Face Challenges Confidently

424 Roberson v. El Paso Exploration & Prod. Co., L.P.

Tuesday, September 1st, 2015


Richard F. Brown
The following is not a legal opinion.  You should consult your attorney if the case may be of significance to you.
Roberson v. El Paso Exploration & Production Co., L.P., No. 06-12-00017-CV, 2012 WL 3805956 (Tex. App.—Texarkana  Sept. 4, 2012, no pet.) (mem. op.), held that a false recital in a deed that minerals “have heretofore been reserved and excepted” was ineffective as a present reservation.  The deed in question conveyed the land and provided as follows:
It being understood and agreed that all oil, gas, and other minerals, excluding coal, lignite and clay, in and under the above described tract have heretofore been reserved and excepted, together with the right to ingress and egress for the purpose of exploring and drilling for, producing[,] storing[,] and removing the same herefrom.
It was undisputed that Grantor owned all of the minerals and that there was no prior mineral reservation.  The parties aligned as successors in interest to Grantor and Grantee.  Grantor contended that the provision was effective to reserve the minerals to Grantor.
Grantor relied on Pich v. Lankford,  which construed a deed conveying land “[s]ave and [e]xcept an undivided three-fourths of the oil, gas and other minerals, on and under said land, which have been heretofore reserved.”  Three-fourths of the minerals had not been previously reserved, but the Pich court held that the giving of a false reason for an exception does not alter the quantum of interest excepted.  The Roberson court distinguished Pich, noting that although the recital as to the reason for the exception in Pich was in error, there was an actual exception as to the minerals in the Pich deed.  In this case, there was no language of reservation or exception in the deed.  The court cited additional authority for the general proposition that false recitals as to prior reservations or exceptions do not operate as a present reservation or exception.  The court relied on the canon of construction that a reservation in a deed should be construed against the grantor.  The court held that the language of this deed simply could not be interpreted as a reservation.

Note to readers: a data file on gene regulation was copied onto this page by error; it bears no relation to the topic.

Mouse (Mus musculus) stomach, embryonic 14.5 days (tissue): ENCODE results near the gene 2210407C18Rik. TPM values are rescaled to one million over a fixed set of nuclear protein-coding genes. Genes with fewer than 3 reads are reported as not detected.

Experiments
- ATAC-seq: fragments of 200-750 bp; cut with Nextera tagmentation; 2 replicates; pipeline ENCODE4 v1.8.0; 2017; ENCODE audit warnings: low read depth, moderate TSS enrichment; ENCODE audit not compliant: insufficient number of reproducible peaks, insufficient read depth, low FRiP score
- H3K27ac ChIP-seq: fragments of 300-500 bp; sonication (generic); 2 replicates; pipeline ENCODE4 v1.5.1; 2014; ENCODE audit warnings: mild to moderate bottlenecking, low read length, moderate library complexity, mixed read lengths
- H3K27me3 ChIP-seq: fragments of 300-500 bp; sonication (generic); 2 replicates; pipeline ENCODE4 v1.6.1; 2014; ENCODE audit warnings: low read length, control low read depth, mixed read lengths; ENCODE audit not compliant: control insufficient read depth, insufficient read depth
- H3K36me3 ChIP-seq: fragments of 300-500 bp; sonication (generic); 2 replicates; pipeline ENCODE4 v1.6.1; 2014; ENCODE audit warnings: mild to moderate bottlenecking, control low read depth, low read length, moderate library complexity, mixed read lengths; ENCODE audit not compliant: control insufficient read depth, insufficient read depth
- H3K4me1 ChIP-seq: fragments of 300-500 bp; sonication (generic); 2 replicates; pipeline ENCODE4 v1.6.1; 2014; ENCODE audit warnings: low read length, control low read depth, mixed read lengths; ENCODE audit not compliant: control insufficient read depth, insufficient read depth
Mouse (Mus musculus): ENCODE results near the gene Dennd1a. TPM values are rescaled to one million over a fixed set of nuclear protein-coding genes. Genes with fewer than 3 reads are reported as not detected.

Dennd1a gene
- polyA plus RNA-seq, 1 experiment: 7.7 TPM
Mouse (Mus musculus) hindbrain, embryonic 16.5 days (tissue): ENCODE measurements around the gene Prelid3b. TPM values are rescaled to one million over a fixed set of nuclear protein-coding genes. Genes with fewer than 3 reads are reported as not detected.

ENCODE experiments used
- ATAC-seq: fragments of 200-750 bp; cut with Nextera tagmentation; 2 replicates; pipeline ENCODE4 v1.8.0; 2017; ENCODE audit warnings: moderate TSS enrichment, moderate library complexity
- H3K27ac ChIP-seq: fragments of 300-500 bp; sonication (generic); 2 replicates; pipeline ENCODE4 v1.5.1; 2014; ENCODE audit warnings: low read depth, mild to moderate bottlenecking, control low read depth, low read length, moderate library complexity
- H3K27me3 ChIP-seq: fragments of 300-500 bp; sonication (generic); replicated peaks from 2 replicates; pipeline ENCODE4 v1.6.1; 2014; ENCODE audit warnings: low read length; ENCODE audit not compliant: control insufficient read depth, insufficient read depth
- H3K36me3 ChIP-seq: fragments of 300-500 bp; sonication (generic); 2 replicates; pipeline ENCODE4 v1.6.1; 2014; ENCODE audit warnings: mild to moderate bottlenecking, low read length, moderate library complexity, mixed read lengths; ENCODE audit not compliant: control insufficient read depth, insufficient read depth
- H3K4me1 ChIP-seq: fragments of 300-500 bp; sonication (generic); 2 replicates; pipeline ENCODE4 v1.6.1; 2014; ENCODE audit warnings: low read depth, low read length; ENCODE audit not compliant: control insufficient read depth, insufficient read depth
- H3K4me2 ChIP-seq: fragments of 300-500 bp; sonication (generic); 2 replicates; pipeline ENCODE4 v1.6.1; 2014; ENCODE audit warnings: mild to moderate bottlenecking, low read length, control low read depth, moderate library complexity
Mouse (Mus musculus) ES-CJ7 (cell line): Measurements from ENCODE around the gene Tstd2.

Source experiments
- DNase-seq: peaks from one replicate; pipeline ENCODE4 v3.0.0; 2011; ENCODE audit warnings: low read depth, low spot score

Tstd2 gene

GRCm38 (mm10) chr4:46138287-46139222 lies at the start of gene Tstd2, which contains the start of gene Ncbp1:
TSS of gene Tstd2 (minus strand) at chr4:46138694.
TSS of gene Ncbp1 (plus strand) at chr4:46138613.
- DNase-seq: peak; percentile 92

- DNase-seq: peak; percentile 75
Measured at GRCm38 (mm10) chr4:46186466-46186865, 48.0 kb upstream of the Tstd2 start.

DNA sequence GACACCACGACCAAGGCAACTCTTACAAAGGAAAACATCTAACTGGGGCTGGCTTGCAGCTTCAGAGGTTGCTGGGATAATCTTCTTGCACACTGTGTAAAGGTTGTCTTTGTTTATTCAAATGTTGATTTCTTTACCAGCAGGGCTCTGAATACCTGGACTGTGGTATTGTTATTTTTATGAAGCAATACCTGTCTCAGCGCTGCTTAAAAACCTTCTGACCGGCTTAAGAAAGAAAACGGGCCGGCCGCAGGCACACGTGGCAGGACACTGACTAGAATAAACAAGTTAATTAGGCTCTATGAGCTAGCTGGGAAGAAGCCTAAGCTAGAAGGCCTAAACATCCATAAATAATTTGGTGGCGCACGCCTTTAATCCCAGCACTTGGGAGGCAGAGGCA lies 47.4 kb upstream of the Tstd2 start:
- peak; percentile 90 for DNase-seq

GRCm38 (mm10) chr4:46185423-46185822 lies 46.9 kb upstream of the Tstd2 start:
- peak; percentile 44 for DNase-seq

The case is consistent with the established rules that reservations are construed against the grantor and false recitals as to prior reservations or exceptions will not be construed as creating a present reservation or exception.